Peter R. Carroll, MD, MPH, Professor of Prostate Cancer and Urology at the University of California, San Francisco, discusses PSMA PET imaging and compares it to conventional imaging at the time of diagnosis. He states that conventional imaging has insufficient sensitivity when staging men with high-risk localized prostate cancer at the time of diagnosis, therefore providing the rationale for using PSMA PET. Dr. Carroll then summarizes data demonstrating PSMA PET’s sensitivity. He begins with the OSPREY trial, which shows overall pelvic lymph node sensitivity of 40.3% and specificity of 97.9% for 18F-DCFPyL PSMA PET, and then looks at a meta-analysis of Gallium-68 PSMA-11 PET that found a sensitivity of 74% and specificity of 96%. He also cites a multicenter, two-arm, randomized study in Australia as proof of PSMA PET’s superiority to conventional imaging due to evidence of lower radiation exposure and higher specificity. Dr. Carroll discusses how PSMA PET impacts treatment planning, looking at a study on the impact of staging PSMA PET scans on radiation treatment plans that found major changes in 30% of patients and minor changes in 13-15%. He believes that the field is moving towards intraoperative imaging and outlines a study he is currently working on that is using an advanced firefly camera for intraoperative imaging and testing to see if the process will result in more therapeutic interventions. Dr. Carroll states that so far the study has been able to identify tumor fluorescence of all patients, has been very effective at identifying residual disease at surgical margins, and has had only one adverse effect: transitory green urine. He concludes that PSMA PET imaging is more sensitive than standard imaging and will soon replace conventional methods, although the impact on long-term outcomes remains to be determined.

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Management of Biochemical Recurrence

Peter R. Carroll, MD, MPH, Professor of Prostate Cancer and Urology at the University of California, San Francisco, discusses advancements in knowledge of biochemical recurrence post radical prostatectomy. He begins with an overview of the evolution of radical prostatectomy (RP), highlighting that it has become a treatment option designated for high-risk patients, more multimodal, and more enhanced by biomarker and imaging technology. Dr. Carroll shows data from the CAPTURE trial suggesting that when looking at 18-year cause-specific mortality, RP has a benefit to high risk patients over low risk patients. He reviews data from a Martini-Klinik trial on PSA after RP predicting cancer death that found 75.5% survival in RP patients with detectable PSA vs 96.2% in patients with undetectable PSA. Dr. Carroll also discusses data from a trial he took part in managing which supports the data from Martini-Klinik. He then overviews data from the RAVES, GETUG – AFU 17, and RADICALS RT trials that all compare salvage therapy against adjuvant and found no real difference in outcomes with differences of 3% at most. Dr. Carroll reviews data showing that early adjuvant therapy has a survival benefit for high-risk patients with Gleason scores of 8-10 and UCSF data showing 33% salvage PSA recurrence-free survival post salvage radiation at 10 years. He discusses how empirically based treatment strategies don’t take into account the treatment niches shown by the data he has reviewed and recommends that exact treatment strategies are utilized on a patient by patient basis and that a measured approach to managing biochemical recurrence is utilized.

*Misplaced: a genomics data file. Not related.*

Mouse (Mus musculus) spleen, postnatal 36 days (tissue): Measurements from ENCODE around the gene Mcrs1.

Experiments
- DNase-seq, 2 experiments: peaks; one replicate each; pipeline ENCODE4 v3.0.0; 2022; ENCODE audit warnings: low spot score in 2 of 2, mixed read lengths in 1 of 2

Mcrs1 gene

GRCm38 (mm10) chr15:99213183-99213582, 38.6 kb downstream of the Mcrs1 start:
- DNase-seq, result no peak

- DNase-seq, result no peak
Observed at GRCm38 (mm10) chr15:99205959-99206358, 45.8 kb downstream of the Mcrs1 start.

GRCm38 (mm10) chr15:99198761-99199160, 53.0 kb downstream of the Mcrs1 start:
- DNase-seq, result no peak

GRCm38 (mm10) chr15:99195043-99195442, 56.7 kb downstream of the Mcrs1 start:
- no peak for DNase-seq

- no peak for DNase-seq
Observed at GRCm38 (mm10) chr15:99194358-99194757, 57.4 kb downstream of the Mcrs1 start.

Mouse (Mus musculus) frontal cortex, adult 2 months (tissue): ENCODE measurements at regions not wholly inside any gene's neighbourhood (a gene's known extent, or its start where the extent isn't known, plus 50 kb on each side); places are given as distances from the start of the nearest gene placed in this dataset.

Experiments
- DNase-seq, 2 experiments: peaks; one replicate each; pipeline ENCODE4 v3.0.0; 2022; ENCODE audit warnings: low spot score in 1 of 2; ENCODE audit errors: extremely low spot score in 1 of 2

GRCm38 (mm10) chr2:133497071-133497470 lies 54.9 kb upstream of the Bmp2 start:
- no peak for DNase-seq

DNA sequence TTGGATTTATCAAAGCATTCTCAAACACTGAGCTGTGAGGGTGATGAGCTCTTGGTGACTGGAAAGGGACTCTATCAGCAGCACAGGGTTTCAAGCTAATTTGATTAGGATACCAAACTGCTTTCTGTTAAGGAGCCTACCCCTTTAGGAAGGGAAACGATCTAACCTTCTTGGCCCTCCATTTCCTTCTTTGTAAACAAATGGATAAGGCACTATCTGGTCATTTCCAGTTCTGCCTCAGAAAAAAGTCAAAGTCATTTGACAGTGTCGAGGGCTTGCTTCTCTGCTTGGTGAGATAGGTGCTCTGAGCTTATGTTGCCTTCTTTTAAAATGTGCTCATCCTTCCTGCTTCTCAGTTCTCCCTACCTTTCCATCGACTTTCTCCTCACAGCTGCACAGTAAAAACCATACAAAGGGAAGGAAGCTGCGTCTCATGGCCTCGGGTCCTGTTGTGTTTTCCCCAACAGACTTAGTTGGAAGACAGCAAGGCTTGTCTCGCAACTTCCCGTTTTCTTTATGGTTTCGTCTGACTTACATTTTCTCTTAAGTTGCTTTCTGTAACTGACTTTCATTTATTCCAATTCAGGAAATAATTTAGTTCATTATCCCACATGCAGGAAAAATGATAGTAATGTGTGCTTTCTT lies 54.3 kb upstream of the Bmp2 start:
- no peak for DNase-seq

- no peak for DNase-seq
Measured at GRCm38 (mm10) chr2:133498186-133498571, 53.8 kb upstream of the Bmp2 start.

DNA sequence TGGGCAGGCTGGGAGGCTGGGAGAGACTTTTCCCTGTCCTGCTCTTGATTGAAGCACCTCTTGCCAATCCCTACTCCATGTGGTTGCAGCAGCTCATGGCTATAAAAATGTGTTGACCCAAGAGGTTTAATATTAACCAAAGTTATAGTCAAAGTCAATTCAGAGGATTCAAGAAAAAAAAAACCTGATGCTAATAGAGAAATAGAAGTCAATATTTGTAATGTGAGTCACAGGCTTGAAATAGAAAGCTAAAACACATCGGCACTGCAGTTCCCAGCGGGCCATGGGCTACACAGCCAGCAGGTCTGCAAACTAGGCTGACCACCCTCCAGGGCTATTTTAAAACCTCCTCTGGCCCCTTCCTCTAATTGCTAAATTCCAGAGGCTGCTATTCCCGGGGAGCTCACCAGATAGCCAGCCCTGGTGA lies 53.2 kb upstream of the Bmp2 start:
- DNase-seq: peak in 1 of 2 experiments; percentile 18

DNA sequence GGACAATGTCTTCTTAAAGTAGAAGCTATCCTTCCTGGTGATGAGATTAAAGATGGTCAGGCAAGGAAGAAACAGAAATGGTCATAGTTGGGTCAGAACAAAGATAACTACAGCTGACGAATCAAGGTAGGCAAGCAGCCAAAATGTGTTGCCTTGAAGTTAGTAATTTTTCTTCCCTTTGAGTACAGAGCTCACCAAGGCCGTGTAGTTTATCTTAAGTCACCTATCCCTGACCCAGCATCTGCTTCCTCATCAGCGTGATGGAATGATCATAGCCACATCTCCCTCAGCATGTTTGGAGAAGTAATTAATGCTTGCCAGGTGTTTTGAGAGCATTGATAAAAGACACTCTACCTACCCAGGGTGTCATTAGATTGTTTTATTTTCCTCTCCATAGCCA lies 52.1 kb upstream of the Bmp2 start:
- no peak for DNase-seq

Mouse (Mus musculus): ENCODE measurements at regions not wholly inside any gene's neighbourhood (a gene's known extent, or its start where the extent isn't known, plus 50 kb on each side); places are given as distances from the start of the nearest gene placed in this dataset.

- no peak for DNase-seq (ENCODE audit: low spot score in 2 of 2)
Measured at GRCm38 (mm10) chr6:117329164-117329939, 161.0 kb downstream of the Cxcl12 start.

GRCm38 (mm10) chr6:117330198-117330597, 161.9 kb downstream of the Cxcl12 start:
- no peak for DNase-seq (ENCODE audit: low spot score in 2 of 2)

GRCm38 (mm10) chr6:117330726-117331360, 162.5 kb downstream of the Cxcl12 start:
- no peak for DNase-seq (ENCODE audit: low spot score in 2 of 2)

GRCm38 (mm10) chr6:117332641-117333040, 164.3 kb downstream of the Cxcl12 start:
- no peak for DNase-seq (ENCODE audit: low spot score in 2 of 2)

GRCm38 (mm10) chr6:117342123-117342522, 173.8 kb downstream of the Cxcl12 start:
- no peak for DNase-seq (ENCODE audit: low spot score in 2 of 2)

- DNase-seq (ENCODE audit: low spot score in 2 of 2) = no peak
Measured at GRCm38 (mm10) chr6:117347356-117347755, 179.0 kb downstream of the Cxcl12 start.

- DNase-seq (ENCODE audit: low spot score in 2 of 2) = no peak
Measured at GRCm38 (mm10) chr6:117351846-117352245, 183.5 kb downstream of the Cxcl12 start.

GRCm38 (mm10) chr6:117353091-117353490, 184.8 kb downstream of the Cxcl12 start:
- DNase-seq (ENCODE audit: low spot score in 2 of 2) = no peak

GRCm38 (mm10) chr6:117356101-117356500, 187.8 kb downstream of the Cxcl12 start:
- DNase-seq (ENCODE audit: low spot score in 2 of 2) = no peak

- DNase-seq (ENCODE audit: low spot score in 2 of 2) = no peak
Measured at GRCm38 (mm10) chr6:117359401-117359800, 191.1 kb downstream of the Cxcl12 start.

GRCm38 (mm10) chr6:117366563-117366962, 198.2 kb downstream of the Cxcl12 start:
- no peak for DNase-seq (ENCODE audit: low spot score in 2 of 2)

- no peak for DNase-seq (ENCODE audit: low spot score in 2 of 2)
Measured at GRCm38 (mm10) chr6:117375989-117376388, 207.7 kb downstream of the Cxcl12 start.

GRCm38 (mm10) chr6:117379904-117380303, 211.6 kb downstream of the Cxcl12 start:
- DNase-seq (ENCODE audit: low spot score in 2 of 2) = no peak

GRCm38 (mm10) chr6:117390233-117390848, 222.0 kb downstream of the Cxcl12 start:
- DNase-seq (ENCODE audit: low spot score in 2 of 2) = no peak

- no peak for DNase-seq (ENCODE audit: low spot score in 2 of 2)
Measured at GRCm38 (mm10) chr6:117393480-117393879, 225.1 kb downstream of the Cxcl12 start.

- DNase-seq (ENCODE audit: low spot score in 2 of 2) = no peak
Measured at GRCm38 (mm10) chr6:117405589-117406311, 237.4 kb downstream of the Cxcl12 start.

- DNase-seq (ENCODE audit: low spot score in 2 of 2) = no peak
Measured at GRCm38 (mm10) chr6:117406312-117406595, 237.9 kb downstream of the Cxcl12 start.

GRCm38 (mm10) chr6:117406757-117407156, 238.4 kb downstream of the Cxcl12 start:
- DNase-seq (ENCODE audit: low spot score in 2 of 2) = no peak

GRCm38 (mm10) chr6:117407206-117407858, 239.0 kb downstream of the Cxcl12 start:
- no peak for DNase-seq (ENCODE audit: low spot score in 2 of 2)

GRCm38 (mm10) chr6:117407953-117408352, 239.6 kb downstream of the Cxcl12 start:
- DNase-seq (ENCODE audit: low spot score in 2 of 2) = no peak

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New Advances in Next-Generation Imaging: PyL PSMA PET/CT

Grand Rounds in Urology Editor-in-Chief E. David Crawford, MD, Professor of Urology at UC San Diego, interviews Peter R. Carroll, MD, MPH, Professor of Urology and Prostate Cancer at UC San Francisco, about PSMA PET/CT imaging for prostate cancer, focusing particularly on a promising new PSMA agent called PyL. The only PSMA agent currently approved for use in the United States is 68Gallium, which has a very short half-life and must be manufactured on-site. In part for this reason, 68Gallium PSMA can only be used at UCSF and UCLA. Dr. Carroll explains that PyL PSMA PET behaves similarly to 68Gallium PSMA PET, with greater sensitivity and capacity to trigger a change in treatment plans than standard imaging, but that the PyL agent is more stable, which should make it an easier product to distribute. Drs. Crawford and Carroll then consider the benefits of PSMA testing in general, noting how it could soon replace technetium bone scans as well as choline and axumin PET scans. Dr. Carroll also emphasizes PSMA PET’s role in defining the oligometastatic state. They conclude by discussing PSMA PET and theranostics.